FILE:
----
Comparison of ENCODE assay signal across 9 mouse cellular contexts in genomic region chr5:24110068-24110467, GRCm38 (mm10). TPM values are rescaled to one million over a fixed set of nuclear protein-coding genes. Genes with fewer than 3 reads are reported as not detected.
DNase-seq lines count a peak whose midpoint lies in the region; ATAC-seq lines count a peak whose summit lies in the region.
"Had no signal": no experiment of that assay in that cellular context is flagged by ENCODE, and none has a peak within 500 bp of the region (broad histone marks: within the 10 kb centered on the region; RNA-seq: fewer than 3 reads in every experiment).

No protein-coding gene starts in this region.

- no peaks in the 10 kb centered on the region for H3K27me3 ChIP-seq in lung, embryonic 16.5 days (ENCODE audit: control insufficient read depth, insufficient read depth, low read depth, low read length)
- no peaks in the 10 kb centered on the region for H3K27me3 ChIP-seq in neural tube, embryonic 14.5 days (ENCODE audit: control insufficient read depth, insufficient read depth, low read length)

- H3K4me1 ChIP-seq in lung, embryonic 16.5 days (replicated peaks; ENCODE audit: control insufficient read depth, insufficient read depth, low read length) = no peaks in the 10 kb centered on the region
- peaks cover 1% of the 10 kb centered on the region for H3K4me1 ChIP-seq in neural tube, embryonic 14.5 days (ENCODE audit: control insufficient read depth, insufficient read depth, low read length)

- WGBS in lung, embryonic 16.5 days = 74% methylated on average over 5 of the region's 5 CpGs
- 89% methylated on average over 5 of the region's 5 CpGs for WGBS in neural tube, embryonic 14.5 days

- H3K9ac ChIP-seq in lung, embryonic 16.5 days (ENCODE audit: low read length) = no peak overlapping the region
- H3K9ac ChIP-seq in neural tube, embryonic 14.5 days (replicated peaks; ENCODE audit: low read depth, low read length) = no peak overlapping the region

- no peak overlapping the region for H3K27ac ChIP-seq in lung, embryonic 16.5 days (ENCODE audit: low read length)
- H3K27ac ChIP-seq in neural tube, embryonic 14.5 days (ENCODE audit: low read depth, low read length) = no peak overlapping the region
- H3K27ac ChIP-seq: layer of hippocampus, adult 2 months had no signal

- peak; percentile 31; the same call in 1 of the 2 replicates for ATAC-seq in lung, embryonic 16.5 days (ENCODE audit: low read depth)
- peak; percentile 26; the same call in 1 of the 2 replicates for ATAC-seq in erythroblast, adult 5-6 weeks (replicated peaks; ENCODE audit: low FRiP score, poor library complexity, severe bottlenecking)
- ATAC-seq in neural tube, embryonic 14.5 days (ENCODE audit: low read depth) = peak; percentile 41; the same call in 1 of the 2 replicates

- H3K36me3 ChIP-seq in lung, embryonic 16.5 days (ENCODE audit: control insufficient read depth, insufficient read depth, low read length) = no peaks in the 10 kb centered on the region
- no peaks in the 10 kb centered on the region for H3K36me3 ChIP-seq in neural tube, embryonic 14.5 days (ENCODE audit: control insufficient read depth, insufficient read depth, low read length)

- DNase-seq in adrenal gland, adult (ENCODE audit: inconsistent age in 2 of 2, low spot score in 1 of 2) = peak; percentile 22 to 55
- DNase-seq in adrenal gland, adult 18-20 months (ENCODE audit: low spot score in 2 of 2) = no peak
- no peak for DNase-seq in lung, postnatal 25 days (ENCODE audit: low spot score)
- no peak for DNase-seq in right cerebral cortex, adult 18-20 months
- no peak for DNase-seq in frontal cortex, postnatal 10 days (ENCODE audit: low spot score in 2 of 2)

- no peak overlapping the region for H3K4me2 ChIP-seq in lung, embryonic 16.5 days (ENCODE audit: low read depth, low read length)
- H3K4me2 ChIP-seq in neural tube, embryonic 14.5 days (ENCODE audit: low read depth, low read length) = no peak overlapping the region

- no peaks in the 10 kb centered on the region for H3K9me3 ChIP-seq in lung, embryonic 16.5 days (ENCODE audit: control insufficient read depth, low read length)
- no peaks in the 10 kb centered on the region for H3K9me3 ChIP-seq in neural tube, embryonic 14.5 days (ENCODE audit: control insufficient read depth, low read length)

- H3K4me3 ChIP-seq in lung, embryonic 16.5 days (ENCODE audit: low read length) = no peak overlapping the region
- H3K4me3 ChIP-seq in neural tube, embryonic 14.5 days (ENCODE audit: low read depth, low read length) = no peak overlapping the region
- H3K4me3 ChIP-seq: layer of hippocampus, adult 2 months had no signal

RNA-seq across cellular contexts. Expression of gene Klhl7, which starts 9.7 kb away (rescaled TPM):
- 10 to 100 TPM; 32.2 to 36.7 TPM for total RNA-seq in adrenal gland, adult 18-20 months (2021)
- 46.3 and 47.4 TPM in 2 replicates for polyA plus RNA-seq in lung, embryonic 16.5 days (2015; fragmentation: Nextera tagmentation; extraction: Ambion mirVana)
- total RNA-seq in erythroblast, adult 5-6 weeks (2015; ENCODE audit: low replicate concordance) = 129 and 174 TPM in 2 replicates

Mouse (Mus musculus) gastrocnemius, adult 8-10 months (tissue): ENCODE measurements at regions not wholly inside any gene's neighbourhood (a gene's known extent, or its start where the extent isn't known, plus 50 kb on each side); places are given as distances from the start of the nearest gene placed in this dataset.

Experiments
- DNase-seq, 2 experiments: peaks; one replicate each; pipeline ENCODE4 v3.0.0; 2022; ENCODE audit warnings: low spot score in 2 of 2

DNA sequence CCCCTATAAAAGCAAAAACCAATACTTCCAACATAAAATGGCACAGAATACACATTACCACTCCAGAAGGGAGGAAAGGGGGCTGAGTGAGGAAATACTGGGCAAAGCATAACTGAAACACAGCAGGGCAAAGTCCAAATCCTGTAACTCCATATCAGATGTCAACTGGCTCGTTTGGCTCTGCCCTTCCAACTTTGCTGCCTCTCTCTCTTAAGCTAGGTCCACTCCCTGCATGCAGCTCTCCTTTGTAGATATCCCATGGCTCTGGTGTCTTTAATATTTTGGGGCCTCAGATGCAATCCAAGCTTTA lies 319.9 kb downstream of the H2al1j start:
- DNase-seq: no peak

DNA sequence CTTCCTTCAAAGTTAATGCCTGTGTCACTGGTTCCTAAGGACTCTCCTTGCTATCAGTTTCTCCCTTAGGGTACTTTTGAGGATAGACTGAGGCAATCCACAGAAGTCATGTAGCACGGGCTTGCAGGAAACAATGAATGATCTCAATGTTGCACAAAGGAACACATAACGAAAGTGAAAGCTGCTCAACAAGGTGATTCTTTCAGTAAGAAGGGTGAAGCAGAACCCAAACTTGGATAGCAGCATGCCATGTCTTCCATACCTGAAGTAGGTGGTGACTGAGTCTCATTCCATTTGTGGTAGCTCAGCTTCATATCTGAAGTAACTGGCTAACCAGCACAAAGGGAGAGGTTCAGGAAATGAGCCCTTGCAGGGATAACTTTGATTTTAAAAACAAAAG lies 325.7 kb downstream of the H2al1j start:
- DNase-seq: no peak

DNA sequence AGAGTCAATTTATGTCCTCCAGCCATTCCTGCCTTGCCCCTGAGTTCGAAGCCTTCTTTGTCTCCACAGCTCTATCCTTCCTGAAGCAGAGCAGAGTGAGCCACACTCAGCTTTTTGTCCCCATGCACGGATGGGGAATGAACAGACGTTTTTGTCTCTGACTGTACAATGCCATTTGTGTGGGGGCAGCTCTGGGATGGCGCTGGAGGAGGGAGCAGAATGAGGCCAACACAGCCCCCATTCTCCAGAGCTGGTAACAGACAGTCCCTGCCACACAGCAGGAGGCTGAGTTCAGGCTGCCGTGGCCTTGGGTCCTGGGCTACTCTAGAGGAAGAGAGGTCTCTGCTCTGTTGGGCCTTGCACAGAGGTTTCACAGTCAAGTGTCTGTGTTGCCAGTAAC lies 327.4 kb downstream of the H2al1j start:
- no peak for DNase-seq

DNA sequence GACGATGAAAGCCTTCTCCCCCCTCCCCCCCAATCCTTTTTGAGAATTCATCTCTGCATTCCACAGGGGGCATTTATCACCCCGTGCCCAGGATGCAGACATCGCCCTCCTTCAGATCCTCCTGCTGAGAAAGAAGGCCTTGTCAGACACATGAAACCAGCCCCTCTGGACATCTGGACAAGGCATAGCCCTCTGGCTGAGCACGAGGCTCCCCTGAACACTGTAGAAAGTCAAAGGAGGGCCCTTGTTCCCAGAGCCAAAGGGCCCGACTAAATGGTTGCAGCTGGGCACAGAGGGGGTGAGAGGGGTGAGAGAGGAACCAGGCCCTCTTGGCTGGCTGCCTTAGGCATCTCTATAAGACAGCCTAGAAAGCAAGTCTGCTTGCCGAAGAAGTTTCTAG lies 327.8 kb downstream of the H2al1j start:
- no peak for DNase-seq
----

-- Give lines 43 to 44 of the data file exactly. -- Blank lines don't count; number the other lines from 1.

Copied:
- DNase-seq: no peak

DNA sequence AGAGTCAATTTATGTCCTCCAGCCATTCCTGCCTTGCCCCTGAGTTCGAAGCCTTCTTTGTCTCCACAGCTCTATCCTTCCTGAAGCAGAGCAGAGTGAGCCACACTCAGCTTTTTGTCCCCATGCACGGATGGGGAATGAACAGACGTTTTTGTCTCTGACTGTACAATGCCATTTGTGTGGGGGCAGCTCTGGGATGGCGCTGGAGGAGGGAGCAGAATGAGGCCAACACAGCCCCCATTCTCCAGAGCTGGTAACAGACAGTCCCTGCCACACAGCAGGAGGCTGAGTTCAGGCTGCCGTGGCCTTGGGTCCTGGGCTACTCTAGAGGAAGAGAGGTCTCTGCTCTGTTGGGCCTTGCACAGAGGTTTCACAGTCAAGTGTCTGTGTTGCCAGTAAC lies 327.4 kb downstream of the H2al1j start: